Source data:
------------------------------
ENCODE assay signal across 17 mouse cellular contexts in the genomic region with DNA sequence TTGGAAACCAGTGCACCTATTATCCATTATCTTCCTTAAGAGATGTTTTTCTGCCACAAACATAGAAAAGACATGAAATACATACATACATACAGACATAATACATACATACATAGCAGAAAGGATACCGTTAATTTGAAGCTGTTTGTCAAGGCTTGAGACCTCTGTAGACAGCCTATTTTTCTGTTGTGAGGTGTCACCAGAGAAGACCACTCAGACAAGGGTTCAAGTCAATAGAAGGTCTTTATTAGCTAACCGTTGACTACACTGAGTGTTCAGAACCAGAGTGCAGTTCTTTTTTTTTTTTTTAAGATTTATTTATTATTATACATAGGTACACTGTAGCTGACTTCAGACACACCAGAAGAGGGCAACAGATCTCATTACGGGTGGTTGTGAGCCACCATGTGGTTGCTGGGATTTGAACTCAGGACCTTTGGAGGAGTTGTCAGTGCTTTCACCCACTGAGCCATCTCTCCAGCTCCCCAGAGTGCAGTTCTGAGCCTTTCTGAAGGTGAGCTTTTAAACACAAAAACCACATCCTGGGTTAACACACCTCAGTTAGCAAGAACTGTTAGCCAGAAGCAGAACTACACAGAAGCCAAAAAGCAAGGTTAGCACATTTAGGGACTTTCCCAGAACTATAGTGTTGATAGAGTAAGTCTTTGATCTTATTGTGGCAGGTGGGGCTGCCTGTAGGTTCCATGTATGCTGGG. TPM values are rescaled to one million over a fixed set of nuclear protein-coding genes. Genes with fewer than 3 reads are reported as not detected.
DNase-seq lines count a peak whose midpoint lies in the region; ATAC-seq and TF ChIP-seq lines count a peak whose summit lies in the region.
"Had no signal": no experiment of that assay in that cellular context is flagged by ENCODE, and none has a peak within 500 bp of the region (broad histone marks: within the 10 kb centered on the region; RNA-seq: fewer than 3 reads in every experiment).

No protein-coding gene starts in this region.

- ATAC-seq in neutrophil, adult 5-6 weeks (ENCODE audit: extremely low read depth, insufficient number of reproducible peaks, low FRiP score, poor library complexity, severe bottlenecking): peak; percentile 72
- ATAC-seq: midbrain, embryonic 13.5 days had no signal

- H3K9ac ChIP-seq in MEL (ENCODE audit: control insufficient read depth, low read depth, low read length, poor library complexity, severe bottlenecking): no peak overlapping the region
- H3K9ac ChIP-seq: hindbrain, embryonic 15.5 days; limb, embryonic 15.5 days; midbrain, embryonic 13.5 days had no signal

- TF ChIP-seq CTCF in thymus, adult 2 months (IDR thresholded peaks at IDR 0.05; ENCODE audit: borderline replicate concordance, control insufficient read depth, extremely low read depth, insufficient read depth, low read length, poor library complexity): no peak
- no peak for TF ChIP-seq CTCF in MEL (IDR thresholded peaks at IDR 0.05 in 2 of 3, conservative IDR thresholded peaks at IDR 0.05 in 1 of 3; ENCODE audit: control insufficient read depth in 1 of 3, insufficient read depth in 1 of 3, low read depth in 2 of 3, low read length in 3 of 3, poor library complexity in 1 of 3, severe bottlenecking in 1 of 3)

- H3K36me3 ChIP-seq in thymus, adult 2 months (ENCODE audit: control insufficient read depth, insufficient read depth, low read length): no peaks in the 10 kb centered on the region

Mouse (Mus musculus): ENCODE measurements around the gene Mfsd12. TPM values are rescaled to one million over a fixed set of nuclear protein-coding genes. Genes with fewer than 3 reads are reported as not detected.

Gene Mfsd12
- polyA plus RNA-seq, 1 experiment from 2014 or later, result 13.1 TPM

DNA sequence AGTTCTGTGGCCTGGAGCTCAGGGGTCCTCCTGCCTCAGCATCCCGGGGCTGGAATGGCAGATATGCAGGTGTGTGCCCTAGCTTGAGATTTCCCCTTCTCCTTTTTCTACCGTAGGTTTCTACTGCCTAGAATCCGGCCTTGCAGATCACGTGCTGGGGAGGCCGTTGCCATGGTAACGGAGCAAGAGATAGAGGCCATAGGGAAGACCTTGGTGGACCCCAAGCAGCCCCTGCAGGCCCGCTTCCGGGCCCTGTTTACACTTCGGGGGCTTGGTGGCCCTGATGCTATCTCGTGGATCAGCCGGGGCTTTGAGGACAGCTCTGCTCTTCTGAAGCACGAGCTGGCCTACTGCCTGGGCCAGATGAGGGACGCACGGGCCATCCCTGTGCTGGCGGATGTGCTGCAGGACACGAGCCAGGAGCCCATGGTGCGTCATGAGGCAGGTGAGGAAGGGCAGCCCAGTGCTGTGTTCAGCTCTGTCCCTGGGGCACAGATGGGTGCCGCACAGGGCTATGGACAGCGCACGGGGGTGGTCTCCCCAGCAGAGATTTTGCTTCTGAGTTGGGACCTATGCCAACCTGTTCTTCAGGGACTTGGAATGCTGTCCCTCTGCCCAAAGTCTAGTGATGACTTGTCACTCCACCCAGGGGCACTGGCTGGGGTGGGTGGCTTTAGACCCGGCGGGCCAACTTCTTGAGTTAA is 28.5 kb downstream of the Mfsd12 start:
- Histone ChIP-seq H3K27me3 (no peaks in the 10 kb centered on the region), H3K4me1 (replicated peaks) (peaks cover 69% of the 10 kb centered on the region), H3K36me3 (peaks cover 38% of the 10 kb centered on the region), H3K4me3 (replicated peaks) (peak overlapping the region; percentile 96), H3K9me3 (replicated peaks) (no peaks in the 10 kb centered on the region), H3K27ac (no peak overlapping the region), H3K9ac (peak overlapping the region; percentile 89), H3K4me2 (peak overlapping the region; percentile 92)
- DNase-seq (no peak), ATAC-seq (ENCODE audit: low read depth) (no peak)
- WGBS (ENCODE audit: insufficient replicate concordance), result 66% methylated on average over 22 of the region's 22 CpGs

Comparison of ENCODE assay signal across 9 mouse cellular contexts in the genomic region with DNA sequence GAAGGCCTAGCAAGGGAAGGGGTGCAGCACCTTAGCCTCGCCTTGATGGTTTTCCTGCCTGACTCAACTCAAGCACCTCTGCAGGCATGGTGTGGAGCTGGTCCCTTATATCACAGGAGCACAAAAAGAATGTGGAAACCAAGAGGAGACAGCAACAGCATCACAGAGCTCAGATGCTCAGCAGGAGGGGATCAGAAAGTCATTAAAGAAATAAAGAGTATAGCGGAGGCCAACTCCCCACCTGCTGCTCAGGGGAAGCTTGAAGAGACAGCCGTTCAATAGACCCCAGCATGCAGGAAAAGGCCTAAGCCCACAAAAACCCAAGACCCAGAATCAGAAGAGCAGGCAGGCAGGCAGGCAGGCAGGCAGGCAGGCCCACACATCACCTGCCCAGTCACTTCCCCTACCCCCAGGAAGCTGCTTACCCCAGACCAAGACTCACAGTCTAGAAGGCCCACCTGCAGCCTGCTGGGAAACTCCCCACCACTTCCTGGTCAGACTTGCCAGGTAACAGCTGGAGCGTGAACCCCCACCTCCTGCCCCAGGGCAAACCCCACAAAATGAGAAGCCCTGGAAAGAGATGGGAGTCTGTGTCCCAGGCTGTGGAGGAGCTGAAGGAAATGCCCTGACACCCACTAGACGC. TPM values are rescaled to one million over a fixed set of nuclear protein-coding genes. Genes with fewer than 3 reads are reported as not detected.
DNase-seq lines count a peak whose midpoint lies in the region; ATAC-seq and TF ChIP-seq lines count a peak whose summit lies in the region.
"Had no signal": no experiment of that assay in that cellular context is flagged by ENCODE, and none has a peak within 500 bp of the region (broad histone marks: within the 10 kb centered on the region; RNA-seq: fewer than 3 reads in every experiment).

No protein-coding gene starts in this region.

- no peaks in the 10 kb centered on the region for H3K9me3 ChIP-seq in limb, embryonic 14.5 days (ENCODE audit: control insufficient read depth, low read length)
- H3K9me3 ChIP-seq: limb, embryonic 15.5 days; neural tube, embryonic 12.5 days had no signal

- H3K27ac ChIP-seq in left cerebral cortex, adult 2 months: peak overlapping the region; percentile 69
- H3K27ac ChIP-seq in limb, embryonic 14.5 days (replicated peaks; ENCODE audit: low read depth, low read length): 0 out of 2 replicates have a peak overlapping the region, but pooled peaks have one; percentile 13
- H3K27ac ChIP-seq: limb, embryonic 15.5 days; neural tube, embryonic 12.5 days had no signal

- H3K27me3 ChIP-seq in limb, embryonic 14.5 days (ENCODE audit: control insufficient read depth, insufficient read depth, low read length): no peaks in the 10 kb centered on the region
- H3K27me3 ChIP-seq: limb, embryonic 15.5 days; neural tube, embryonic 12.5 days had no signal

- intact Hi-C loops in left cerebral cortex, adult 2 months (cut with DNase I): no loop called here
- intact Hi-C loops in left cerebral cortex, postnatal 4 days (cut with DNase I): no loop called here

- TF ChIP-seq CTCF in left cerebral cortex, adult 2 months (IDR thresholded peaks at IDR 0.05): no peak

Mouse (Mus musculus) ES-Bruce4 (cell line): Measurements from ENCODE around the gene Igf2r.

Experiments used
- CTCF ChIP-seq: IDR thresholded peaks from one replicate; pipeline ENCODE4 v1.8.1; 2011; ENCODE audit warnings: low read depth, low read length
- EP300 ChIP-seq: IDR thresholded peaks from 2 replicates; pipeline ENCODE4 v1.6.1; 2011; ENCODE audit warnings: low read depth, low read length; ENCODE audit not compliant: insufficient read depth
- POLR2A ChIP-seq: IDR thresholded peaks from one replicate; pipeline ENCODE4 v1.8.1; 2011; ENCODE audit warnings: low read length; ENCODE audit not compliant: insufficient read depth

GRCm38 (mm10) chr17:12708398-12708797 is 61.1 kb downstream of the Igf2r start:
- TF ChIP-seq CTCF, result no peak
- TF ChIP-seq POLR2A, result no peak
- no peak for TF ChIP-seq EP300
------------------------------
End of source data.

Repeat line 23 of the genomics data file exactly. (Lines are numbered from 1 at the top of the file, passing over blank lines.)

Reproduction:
- no peaks in the 10 kb centered on the region for H3K9me3 ChIP-seq in limb, embryonic 14.5 days (ENCODE audit: control insufficient read depth, low read length)